Cracks in silicon solar cells composing photovoltaic (PV) modules are induced during production (soldering of busbars onto solar cells, other defects), transportation, installation and exposure to the environment. The economic impact of cracking in PV modules has been assessed in about 6 Euro/(kWp year) due to the cost of repair/substitution and the missing production while cracks are not yet observable with the naked eye. This has a clear huge technological and economic impact on the market that can be estimated in 180 MEuro/year of losses, by considering a conservative amount of 30 GWp of new installations in the World per year. If cracking cannot be avoided due to the brittleness of Silicon, the proposed idea to be taken to proof of concept is to limit its effect as much as possible. A new generation of PV modules displaying a superior resistance against cracking is proposed, starting from the fundamental discovery within the CA2PVM ERC StG project that residual thermo-mechanical compressive stresses in Silicon cells are beneficial to induce crack face contact and electric recovery. An innovative pre-stressing technique will be designed to increase the residual compressive stresses in Silicon and achieve the crack closure state for any crack and therefore avoid electrical power-losses. An exploitation strategy based on patenting of the technical solution, writing of a business plan, and founding a spin-off/start-up company with a team with interdisciplinary skills will be implemented. This will allow for fund raising and exploitation of the idea also based on the already established industrial contacts.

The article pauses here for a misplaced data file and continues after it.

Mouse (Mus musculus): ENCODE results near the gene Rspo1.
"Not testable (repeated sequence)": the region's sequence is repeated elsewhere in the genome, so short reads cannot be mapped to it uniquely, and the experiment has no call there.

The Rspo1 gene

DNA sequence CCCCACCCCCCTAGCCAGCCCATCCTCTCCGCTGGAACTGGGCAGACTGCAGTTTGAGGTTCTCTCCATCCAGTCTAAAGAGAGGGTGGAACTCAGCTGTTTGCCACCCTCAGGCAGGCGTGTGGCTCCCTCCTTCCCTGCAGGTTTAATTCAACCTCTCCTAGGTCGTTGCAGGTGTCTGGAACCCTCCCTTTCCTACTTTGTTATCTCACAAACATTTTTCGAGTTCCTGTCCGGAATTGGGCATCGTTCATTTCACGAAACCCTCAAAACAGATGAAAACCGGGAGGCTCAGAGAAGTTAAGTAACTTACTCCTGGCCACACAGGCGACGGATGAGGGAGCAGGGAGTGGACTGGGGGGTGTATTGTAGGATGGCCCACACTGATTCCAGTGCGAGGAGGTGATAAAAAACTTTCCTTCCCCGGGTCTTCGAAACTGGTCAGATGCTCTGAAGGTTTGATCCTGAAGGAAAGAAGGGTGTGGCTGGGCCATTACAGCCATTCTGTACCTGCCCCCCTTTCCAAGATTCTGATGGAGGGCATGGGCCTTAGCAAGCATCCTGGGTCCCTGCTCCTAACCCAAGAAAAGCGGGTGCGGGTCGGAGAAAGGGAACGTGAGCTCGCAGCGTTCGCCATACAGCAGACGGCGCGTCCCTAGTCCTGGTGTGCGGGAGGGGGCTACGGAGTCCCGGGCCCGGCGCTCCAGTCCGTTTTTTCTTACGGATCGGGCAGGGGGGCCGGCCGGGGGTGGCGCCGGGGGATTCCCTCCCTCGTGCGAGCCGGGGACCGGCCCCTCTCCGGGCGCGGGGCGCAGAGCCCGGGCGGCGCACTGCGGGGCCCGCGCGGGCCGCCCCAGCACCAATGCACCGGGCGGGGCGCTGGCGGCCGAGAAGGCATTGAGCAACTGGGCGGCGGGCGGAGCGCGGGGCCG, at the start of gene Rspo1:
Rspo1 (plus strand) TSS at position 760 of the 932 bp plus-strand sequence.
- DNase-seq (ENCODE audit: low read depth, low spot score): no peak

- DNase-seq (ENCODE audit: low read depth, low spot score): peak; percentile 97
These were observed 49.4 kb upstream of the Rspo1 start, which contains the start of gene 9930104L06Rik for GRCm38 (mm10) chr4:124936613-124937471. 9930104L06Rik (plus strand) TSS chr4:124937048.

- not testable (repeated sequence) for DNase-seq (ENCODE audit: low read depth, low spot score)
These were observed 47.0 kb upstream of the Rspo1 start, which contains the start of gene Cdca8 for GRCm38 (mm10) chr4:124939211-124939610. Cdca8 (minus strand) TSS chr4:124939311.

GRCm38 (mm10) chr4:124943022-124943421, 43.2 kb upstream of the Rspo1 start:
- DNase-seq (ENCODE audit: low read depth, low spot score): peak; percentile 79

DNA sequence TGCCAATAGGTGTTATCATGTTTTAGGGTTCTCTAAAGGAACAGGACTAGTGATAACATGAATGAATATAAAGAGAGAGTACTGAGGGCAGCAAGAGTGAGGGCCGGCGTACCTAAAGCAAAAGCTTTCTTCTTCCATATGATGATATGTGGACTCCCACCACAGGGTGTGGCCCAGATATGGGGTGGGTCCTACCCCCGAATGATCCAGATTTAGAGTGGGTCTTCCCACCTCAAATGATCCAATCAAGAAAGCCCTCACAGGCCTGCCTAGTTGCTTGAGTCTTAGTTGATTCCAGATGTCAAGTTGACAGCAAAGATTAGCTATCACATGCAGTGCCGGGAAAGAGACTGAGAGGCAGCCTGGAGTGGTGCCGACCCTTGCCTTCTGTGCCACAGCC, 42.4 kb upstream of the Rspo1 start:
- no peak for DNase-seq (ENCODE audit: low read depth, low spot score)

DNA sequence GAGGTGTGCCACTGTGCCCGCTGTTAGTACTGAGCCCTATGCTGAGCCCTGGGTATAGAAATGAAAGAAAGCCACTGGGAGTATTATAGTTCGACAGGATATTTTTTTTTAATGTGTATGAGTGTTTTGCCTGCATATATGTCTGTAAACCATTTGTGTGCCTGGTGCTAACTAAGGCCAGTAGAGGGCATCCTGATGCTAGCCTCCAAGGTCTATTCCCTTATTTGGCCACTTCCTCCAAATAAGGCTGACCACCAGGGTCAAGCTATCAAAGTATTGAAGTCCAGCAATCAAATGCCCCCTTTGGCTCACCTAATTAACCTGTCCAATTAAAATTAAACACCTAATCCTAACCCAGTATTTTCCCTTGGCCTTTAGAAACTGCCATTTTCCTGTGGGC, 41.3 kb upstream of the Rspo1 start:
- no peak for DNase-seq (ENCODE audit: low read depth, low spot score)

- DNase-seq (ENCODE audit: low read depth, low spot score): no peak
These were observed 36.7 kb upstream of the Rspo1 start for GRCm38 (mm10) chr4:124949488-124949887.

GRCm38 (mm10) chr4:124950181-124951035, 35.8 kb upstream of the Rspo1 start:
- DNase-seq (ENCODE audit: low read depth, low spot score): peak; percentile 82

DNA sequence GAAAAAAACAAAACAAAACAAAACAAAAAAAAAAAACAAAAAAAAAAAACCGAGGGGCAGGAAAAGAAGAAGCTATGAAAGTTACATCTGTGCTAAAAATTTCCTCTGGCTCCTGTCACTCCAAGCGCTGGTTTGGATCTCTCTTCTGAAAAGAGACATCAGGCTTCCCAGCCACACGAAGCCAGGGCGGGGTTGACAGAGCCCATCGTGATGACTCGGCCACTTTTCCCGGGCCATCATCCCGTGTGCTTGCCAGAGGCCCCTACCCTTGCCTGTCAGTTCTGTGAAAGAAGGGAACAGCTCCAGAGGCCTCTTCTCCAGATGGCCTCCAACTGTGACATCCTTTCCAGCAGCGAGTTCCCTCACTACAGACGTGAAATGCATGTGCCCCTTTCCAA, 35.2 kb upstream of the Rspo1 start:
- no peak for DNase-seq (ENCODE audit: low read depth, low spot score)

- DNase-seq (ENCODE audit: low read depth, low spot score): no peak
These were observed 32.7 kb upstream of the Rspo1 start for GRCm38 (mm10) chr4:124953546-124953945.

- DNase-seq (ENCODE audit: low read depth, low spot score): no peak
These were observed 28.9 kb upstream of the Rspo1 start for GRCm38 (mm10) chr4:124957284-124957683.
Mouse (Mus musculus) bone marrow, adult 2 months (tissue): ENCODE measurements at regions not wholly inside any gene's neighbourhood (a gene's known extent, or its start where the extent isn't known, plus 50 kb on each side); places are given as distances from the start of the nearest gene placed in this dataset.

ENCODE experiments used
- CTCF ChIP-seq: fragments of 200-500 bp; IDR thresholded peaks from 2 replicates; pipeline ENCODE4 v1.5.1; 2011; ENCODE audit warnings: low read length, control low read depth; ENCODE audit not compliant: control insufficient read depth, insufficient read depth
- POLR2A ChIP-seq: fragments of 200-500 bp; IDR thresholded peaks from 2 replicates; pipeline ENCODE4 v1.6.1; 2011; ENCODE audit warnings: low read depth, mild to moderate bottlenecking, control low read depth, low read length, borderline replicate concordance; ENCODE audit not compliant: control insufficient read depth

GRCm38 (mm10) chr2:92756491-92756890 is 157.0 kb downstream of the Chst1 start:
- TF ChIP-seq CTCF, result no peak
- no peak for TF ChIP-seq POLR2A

Sleep and wakefulness have traditionally been regarded as two mutually exclusive states characterized by differences in consciousness and responsiveness to the environment. However, the last two decades of research have demonstrated that sleep is actually a locally regulated phenomenon and that cortical islands of sleep- and wake-like activity can often coexist across distinct brain areas. Intriguingly, this mosaic of activity is also directly related to the presence and content of mental activity during sleep. In line with this, many sleep disorders, including insomnia and arousal disorders, are associated with significant local alterations in the balance between wake- and sleep-like activity. In spite of these considerations, the classical view of sleep as a uniform global state is still dominant in both basic and clinical research. Moreover, it remains unclear whether the occurrence of local wake-like activity is related to specific physiological functions of sleep. The objective of this project is to progress towards a deep understanding of the mechanisms that regulate sleep at a local level through the exploitation of known properties of the thalamocortical system. At the core of the proposal is the idea that particular sensory-stimulation protocols may allow to directly modulate sleep intensity in a local, region-specific manner. Such approaches could be used to non-invasively perturbate regional sleep-related brain activity, thus allowing to investigate the causal consequences on sleep mentation, subjective sleep quality and sleep-related functions, including learning and memory. Of note, the same approaches could also find application in counteracting alterations of local sleep regulation in pathological conditions. Knowledge gathered within the project could yield potential breakthroughs in numerous key applications of tremendous clinical, social and economic interest including treatment of sleep disorders and prevention of sleepiness-related accidents.